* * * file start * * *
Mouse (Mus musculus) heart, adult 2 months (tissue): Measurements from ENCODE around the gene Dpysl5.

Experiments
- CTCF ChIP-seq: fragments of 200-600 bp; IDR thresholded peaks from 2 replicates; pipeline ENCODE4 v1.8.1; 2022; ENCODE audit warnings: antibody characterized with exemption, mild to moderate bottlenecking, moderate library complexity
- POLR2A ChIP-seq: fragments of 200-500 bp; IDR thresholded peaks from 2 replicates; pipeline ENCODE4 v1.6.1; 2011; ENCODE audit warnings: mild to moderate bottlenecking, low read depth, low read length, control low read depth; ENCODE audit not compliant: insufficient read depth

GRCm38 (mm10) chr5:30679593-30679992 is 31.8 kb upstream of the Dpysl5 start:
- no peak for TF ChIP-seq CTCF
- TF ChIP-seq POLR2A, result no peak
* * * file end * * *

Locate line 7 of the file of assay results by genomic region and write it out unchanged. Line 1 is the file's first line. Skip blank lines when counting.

- TF ChIP-seq POLR2A, result no peak